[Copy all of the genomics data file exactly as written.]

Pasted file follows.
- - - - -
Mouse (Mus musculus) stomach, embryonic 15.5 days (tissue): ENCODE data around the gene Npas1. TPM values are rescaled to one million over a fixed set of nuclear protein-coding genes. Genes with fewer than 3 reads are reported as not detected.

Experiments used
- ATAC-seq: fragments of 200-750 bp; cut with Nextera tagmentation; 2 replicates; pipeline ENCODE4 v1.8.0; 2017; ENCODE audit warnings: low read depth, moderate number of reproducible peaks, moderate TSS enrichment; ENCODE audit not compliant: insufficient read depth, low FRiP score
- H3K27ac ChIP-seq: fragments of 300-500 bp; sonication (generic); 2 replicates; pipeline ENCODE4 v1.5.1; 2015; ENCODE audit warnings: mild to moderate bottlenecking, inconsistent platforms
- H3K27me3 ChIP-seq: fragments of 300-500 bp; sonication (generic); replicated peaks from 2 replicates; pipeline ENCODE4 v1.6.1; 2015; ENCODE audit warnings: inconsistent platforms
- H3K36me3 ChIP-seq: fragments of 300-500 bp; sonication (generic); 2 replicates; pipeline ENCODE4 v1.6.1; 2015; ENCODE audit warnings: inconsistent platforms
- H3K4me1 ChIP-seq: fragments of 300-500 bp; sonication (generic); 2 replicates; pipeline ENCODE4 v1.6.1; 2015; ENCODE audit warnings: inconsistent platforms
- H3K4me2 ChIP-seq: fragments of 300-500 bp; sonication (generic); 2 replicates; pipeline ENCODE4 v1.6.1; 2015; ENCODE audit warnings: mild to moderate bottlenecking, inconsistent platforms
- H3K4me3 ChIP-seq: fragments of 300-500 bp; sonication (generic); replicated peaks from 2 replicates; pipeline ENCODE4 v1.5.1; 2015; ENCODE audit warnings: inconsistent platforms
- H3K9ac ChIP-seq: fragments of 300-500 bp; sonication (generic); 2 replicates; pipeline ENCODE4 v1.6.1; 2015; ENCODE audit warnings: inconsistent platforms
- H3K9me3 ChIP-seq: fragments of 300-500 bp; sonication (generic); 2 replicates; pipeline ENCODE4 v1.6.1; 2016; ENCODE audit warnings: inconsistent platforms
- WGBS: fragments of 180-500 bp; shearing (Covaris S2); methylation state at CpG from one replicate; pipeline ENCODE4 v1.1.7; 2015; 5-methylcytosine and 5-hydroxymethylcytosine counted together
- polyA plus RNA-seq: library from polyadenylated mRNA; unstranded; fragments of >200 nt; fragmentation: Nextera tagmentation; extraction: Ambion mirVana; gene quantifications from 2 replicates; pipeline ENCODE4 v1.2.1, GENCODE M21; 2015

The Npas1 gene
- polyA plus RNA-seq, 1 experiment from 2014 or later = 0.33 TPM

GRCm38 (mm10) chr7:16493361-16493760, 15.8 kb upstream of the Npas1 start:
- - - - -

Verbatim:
Mouse (Mus musculus) stomach, embryonic 15.5 days (tissue): ENCODE data around the gene Npas1. TPM values are rescaled to one million over a fixed set of nuclear protein-coding genes. Genes with fewer than 3 reads are reported as not detected.

Experiments used
- ATAC-seq: fragments of 200-750 bp; cut with Nextera tagmentation; 2 replicates; pipeline ENCODE4 v1.8.0; 2017; ENCODE audit warnings: low read depth, moderate number of reproducible peaks, moderate TSS enrichment; ENCODE audit not compliant: insufficient read depth, low FRiP score
- H3K27ac ChIP-seq: fragments of 300-500 bp; sonication (generic); 2 replicates; pipeline ENCODE4 v1.5.1; 2015; ENCODE audit warnings: mild to moderate bottlenecking, inconsistent platforms
- H3K27me3 ChIP-seq: fragments of 300-500 bp; sonication (generic); replicated peaks from 2 replicates; pipeline ENCODE4 v1.6.1; 2015; ENCODE audit warnings: inconsistent platforms
- H3K36me3 ChIP-seq: fragments of 300-500 bp; sonication (generic); 2 replicates; pipeline ENCODE4 v1.6.1; 2015; ENCODE audit warnings: inconsistent platforms
- H3K4me1 ChIP-seq: fragments of 300-500 bp; sonication (generic); 2 replicates; pipeline ENCODE4 v1.6.1; 2015; ENCODE audit warnings: inconsistent platforms
- H3K4me2 ChIP-seq: fragments of 300-500 bp; sonication (generic); 2 replicates; pipeline ENCODE4 v1.6.1; 2015; ENCODE audit warnings: mild to moderate bottlenecking, inconsistent platforms
- H3K4me3 ChIP-seq: fragments of 300-500 bp; sonication (generic); replicated peaks from 2 replicates; pipeline ENCODE4 v1.5.1; 2015; ENCODE audit warnings: inconsistent platforms
- H3K9ac ChIP-seq: fragments of 300-500 bp; sonication (generic); 2 replicates; pipeline ENCODE4 v1.6.1; 2015; ENCODE audit warnings: inconsistent platforms
- H3K9me3 ChIP-seq: fragments of 300-500 bp; sonication (generic); 2 replicates; pipeline ENCODE4 v1.6.1; 2016; ENCODE audit warnings: inconsistent platforms
- WGBS: fragments of 180-500 bp; shearing (Covaris S2); methylation state at CpG from one replicate; pipeline ENCODE4 v1.1.7; 2015; 5-methylcytosine and 5-hydroxymethylcytosine counted together
- polyA plus RNA-seq: library from polyadenylated mRNA; unstranded; fragments of >200 nt; fragmentation: Nextera tagmentation; extraction: Ambion mirVana; gene quantifications from 2 replicates; pipeline ENCODE4 v1.2.1, GENCODE M21; 2015

The Npas1 gene
- polyA plus RNA-seq, 1 experiment from 2014 or later = 0.33 TPM

GRCm38 (mm10) chr7:16493361-16493760, 15.8 kb upstream of the Npas1 start: